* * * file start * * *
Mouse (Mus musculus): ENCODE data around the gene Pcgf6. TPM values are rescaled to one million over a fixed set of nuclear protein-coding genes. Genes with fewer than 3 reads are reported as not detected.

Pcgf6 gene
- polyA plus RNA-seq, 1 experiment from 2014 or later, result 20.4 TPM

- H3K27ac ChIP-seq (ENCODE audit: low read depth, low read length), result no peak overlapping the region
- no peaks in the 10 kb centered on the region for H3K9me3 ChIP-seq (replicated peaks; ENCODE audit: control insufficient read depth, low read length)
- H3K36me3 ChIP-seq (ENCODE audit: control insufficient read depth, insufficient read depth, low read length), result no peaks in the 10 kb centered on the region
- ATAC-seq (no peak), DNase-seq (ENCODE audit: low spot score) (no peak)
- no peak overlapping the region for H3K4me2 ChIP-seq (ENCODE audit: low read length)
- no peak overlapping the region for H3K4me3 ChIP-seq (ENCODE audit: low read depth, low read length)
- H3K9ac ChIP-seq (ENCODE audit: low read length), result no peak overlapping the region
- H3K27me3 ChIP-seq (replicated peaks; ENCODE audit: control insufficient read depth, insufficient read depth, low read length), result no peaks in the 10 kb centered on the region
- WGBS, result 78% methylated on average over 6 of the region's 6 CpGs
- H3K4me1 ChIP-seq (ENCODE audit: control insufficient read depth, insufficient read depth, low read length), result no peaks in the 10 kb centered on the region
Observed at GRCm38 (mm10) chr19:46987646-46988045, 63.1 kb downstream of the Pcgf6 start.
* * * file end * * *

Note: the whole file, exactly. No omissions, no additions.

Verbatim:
Mouse (Mus musculus): ENCODE data around the gene Pcgf6. TPM values are rescaled to one million over a fixed set of nuclear protein-coding genes. Genes with fewer than 3 reads are reported as not detected.

Pcgf6 gene
- polyA plus RNA-seq, 1 experiment from 2014 or later, result 20.4 TPM

- H3K27ac ChIP-seq (ENCODE audit: low read depth, low read length), result no peak overlapping the region
- no peaks in the 10 kb centered on the region for H3K9me3 ChIP-seq (replicated peaks; ENCODE audit: control insufficient read depth, low read length)
- H3K36me3 ChIP-seq (ENCODE audit: control insufficient read depth, insufficient read depth, low read length), result no peaks in the 10 kb centered on the region
- ATAC-seq (no peak), DNase-seq (ENCODE audit: low spot score) (no peak)
- no peak overlapping the region for H3K4me2 ChIP-seq (ENCODE audit: low read length)
- no peak overlapping the region for H3K4me3 ChIP-seq (ENCODE audit: low read depth, low read length)
- H3K9ac ChIP-seq (ENCODE audit: low read length), result no peak overlapping the region
- H3K27me3 ChIP-seq (replicated peaks; ENCODE audit: control insufficient read depth, insufficient read depth, low read length), result no peaks in the 10 kb centered on the region
- WGBS, result 78% methylated on average over 6 of the region's 6 CpGs
- H3K4me1 ChIP-seq (ENCODE audit: control insufficient read depth, insufficient read depth, low read length), result no peaks in the 10 kb centered on the region
Observed at GRCm38 (mm10) chr19:46987646-46988045, 63.1 kb downstream of the Pcgf6 start.